Engrossing worldbuilding, appealing characters, and a sense of humor make this a winning entry in the Sanderson canon.

Pub Date: April 4, 2023

ISBN: 9781250899651

Page Count: 384

Publisher: Tor

Review Posted Online: April 11, 2023

Kirkus Reviews Issue: May 1, 2023


A deep and grimly whimsical exploration of what it means to be a son, a father, and an artist.

A retelling of Pinocchio from Geppetto's point of view.

The novel purports to be the memoirs of Geppetto, a carpenter from the town of Collodi, written in the belly of a vast fish that has swallowed him. Fortunately for Geppetto, the fish has also engulfed a ship, and its supplies—fresh water, candles, hardtack, captain’s logbook, ink—are what keep the Swallowed Man going. (Collodi is, of course, the name of the author of the original Pinocchio.) A misfit whose loneliness is equaled only by his drive to make art, Geppetto scours his surroundings for supplies, crafting sculptures out of pieces of the ship’s wood, softened hardtack, mussel shells, and his own hair, half hoping and half fearing to create a companion once again that will come to life. He befriends a crab that lives all too briefly in his beard, then mourns when “she” dies. Alone in the dark, he broods over his past, reflecting on his strained relationship with his father and his harsh treatment of his own “son”—Pinocchio, the wooden puppet that somehow came to life. In true Carey fashion, the author illustrates the novel with his own images of his protagonist’s art: sketches of Pinocchio, of woodworking tools, of the women Geppetto loved; photos of driftwood, of tintypes, of a sculpted self-portrait with seaweed hair. For all its humor, the novel is dark and claustrophobic, and its true subject is the responsibilities of creators. Remembering the first time he heard of the sea monster that was to swallow him, Geppetto wonders if the monster is somehow connected to Pinocchio: “The unnatural child had so thrown the world off-balance that it must be righted at any cost, and perhaps the only thing with the power to right it was a gigantic sea monster, born—I began to suppose this—just after I cracked the world by making a wooden person.” Later, contemplating his self-portrait bust, Geppetto asks, “Monster of the deep. Am I, then, the monster? Do I nightmare myself?”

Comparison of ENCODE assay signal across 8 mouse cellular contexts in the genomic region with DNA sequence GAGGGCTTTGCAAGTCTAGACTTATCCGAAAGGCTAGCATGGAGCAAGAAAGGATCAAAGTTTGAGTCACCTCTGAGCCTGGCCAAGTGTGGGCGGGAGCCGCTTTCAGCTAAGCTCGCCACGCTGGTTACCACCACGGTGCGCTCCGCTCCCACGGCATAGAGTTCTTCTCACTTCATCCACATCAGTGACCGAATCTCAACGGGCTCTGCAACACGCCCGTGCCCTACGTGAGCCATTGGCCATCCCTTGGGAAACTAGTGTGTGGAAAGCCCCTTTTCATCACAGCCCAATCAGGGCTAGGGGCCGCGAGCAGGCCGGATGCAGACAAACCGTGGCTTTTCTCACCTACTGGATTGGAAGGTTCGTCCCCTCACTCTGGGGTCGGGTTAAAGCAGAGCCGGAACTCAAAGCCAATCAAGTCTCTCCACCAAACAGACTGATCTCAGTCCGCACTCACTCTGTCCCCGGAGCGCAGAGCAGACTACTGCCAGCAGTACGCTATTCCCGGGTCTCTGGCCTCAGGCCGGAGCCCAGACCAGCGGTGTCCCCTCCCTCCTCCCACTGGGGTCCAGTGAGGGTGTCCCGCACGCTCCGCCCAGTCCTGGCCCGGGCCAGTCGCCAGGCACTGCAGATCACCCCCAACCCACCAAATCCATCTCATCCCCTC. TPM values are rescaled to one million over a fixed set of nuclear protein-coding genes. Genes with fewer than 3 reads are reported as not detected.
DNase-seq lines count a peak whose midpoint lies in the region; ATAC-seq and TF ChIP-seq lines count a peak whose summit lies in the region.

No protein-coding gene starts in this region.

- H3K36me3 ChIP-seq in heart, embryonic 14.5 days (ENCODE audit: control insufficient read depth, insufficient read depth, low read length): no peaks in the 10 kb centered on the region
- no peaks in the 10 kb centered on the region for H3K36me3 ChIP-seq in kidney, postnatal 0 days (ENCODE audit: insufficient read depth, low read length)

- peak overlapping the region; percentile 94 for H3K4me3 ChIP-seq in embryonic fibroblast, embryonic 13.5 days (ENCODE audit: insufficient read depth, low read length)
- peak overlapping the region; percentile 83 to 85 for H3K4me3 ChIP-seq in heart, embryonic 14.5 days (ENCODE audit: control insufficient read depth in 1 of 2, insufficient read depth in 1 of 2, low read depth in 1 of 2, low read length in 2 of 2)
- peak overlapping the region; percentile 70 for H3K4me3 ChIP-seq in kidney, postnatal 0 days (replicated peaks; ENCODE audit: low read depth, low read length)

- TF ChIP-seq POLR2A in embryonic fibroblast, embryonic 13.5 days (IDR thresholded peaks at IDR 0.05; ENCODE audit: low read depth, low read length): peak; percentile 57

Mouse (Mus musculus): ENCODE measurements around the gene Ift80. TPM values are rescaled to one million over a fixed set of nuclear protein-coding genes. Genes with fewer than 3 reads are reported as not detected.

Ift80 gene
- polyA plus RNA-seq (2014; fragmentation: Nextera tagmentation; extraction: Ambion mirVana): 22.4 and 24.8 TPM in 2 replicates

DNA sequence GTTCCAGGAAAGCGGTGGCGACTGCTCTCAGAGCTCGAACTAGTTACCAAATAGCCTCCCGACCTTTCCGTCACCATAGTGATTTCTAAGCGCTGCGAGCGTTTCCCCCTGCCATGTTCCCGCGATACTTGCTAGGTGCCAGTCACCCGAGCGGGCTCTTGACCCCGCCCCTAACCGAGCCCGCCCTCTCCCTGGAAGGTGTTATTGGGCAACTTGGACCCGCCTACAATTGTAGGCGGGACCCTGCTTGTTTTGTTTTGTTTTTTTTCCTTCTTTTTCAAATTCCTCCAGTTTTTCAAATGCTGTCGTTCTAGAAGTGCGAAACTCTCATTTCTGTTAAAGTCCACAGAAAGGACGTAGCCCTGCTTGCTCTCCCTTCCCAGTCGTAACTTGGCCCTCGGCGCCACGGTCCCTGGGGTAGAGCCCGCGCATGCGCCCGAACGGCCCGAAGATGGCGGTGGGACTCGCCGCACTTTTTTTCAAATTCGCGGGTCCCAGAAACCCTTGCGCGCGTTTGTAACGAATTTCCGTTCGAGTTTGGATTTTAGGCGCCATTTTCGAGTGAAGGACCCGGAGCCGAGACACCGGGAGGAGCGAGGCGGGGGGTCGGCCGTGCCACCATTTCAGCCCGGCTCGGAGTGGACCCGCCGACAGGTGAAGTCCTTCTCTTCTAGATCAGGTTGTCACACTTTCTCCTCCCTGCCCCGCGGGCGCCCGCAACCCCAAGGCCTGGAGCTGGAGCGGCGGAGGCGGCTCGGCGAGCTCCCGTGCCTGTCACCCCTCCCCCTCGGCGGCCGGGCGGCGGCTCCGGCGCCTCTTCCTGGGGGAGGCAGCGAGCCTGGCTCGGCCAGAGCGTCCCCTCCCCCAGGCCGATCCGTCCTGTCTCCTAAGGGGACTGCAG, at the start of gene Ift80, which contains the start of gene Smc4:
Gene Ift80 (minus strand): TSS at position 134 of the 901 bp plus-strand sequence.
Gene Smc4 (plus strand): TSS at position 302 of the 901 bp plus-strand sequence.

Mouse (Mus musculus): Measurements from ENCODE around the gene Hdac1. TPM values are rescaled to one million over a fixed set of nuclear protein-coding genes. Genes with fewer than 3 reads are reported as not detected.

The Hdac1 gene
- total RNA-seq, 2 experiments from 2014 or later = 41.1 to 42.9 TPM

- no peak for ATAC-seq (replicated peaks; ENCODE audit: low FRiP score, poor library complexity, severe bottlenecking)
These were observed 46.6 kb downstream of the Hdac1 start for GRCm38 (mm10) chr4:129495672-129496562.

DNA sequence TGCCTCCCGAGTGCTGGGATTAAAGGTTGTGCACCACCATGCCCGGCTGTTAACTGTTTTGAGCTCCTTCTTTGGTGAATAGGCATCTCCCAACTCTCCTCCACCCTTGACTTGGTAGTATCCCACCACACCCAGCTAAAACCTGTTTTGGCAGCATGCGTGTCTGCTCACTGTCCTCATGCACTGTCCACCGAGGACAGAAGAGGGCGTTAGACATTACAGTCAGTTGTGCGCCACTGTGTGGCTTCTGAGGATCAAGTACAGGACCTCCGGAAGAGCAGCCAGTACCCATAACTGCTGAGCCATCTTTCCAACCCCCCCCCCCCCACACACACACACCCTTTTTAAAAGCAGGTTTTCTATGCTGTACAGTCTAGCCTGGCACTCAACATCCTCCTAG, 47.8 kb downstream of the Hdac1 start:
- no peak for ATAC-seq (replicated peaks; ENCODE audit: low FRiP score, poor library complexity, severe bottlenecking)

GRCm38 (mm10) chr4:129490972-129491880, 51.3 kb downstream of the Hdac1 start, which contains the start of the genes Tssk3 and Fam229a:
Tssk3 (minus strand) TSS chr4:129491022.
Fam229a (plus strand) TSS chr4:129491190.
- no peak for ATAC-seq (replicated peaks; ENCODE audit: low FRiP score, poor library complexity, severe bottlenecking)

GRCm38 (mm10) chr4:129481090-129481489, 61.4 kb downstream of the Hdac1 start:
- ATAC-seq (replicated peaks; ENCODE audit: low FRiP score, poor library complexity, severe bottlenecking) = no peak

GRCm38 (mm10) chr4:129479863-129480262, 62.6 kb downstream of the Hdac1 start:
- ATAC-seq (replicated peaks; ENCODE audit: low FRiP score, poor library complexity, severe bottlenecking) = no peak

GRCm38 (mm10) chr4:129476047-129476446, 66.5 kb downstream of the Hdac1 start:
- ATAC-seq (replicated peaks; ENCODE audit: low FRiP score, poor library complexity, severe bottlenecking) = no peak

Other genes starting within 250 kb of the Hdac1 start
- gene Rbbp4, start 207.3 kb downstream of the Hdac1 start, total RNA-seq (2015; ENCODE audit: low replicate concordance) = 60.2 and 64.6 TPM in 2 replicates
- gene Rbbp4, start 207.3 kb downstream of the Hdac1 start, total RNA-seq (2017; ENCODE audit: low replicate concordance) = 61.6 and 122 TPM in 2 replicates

A deep and grimly whimsical exploration of what it means to be a son, a father, and an artist.

Pub Date: Jan. 26, 2021

ISBN: 978-0-593-18887-3

Page Count: 208

Publisher: Riverhead

Review Posted Online: Sept. 29, 2020

Kirkus Reviews Issue: Oct. 15, 2020